For Quark v InDesign, of course, it’s which kind do your clients/employers have, if you’re a freelancer like me. Or which kind is the cheapest/easiest to run for a company, if you are a bigger publisher.

One company I worked for hung on to Mac OS9 for years after OSX came in, because it didn’t want to have to upgrade from Quark 4. Then, eventually, it upgraded all its IT at once – and switched the whole company to InDesign at the same time.

Why? Money, primarily. But even though InDesign was cheaper and made more sense to use, it took years to make the switch. That’s why it’s taken years for InDesign to become the dominant player.

I remember tech reviews from a decade ago, like this one, predicting that Adobe had created a Quark killer – but that took forever to come true. By the same token, it will take a long time for an InDesign killer to gain any traction in the market. Remember, Pagemaker was the dominant player back in the dawn of time of the mid-80s, and that limped on for decades before Adobe largely pulled the plug in 2004. You can even still buy it (though I suspect very few do). 

Quality isn’t really the key issue. InDesign is kind of better (though you do need to spend some time, effort and money on training support if you switch). But ultimately it all comes down to economics. Sure, Quark will retain a diminishing base. But even making Quark 8 fantastic will probably not help it regain the lead.

The review suggests this:

There are now fewer reasons for Quark users to make the transition to switch to InDesign, although it’s unlikely many users will make the transition the other way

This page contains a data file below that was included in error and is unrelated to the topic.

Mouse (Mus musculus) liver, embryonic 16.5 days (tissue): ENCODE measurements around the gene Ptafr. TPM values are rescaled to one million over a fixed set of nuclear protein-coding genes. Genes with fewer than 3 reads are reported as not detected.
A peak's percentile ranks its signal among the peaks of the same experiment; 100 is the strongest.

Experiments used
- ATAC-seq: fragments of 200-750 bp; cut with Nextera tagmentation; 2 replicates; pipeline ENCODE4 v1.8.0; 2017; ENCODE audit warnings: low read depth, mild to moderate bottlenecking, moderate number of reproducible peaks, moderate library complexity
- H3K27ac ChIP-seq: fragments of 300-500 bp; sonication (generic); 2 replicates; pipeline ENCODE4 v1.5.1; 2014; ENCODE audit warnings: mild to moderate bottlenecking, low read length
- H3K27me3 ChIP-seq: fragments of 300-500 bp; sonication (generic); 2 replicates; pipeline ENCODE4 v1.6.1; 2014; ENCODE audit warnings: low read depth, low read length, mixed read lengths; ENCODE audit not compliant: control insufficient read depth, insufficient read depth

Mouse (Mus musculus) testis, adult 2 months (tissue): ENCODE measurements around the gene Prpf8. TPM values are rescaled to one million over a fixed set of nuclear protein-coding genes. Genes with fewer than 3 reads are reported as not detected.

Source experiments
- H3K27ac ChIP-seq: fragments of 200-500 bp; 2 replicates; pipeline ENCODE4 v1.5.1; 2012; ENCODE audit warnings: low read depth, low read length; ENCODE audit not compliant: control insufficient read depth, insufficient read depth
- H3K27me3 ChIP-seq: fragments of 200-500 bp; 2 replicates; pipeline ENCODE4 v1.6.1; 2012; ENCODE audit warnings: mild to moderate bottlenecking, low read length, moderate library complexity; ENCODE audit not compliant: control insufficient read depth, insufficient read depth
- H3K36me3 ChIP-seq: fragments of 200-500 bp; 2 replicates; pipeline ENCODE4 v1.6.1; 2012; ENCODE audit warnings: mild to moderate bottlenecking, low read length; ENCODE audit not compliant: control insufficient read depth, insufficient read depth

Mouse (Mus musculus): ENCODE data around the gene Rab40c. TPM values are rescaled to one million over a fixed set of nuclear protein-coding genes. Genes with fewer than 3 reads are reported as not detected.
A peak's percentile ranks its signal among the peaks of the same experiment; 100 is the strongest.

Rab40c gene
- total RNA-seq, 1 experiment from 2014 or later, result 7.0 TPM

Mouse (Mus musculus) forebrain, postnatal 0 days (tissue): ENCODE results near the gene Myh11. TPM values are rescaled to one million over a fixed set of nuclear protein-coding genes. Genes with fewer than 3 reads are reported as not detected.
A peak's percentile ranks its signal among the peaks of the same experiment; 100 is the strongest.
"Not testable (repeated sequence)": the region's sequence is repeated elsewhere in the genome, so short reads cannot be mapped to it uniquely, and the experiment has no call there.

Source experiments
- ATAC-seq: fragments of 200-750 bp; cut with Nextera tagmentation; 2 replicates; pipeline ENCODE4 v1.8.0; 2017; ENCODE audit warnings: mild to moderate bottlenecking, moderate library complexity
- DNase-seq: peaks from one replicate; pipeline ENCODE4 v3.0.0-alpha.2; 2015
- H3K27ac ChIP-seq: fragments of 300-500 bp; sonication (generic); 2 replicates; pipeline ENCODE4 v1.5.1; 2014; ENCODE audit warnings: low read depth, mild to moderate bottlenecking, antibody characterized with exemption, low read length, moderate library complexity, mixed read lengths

Steve Hill argues that “It’s good to have competition in DTP” – which is true enough (competition is good in any market). But it will only make it more of a close call in choosing to switch to Adobe.

I wonder if framing the debate as Quark 8 versus InDesign CS4 is even relevant. I suspect the big threat to both will come from an open source model – maybe as Drupal/Joomla are driving in terms of CMS on the web. And also the big threat will be from the web, as more content bypasses the traditional DTP stage.

Given that InDesign is integrated with Adobe’s web design tools, that’s another disadvantage for Quark. I’ve never been aware that Quark’s web integration was much to write home about (even if it’s better now).

Perhaps in a few years’ time we’ll be using some Google app to lay out our pages. Or whatever has taken Google’s place as the tech behemoth du jour…

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Successful Drupal import

Finally, after quite a bit of noodling around, I have managed to export my WordPress blog and import it successfully into Drupal. To those with a life, this is perhaps not so impressive. But given Drupal’s quite astonishingly unintuitive user interface I am quite pleased with myself.  

If anyone wants to do something similar, the module can be downloaded here. It was the same one that blanked out the browser first time round, but restarting seemed to solve that snafu. Then you have to make sure you map the content to a user. Yes, I know – I zoned out too. And that’s why Drupal said “import successful” but no content appeared. So – there’s a crucial “create user” button you have to activate before it works.

And now? I have to start creating a user interface. That’s the weekend gone. The real downside is that last night I actually dreamed about PHP code strings. You have no idea how disturbing that is…